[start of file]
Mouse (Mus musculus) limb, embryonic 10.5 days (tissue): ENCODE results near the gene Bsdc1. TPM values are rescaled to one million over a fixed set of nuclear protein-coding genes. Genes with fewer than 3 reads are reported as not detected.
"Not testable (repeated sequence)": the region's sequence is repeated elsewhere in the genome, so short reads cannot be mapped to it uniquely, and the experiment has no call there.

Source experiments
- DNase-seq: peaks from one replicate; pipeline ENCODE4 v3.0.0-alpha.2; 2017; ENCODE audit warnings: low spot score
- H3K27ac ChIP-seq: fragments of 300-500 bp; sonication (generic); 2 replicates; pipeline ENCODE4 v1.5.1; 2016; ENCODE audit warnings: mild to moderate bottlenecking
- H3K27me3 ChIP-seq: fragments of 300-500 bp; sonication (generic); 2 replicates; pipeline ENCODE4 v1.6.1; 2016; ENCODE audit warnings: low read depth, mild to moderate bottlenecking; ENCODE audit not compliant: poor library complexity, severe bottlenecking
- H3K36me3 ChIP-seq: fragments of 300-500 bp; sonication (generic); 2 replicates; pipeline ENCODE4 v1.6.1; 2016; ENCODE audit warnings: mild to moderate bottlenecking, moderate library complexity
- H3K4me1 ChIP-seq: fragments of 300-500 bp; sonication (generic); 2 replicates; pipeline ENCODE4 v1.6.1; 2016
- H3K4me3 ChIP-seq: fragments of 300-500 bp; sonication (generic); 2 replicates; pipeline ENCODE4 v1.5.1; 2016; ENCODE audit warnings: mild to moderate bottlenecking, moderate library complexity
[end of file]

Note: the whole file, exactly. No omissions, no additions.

Mouse (Mus musculus) limb, embryonic 10.5 days (tissue): ENCODE results near the gene Bsdc1. TPM values are rescaled to one million over a fixed set of nuclear protein-coding genes. Genes with fewer than 3 reads are reported as not detected.
"Not testable (repeated sequence)": the region's sequence is repeated elsewhere in the genome, so short reads cannot be mapped to it uniquely, and the experiment has no call there.

Source experiments
- DNase-seq: peaks from one replicate; pipeline ENCODE4 v3.0.0-alpha.2; 2017; ENCODE audit warnings: low spot score
- H3K27ac ChIP-seq: fragments of 300-500 bp; sonication (generic); 2 replicates; pipeline ENCODE4 v1.5.1; 2016; ENCODE audit warnings: mild to moderate bottlenecking
- H3K27me3 ChIP-seq: fragments of 300-500 bp; sonication (generic); 2 replicates; pipeline ENCODE4 v1.6.1; 2016; ENCODE audit warnings: low read depth, mild to moderate bottlenecking; ENCODE audit not compliant: poor library complexity, severe bottlenecking
- H3K36me3 ChIP-seq: fragments of 300-500 bp; sonication (generic); 2 replicates; pipeline ENCODE4 v1.6.1; 2016; ENCODE audit warnings: mild to moderate bottlenecking, moderate library complexity
- H3K4me1 ChIP-seq: fragments of 300-500 bp; sonication (generic); 2 replicates; pipeline ENCODE4 v1.6.1; 2016
- H3K4me3 ChIP-seq: fragments of 300-500 bp; sonication (generic); 2 replicates; pipeline ENCODE4 v1.5.1; 2016; ENCODE audit warnings: mild to moderate bottlenecking, moderate library complexity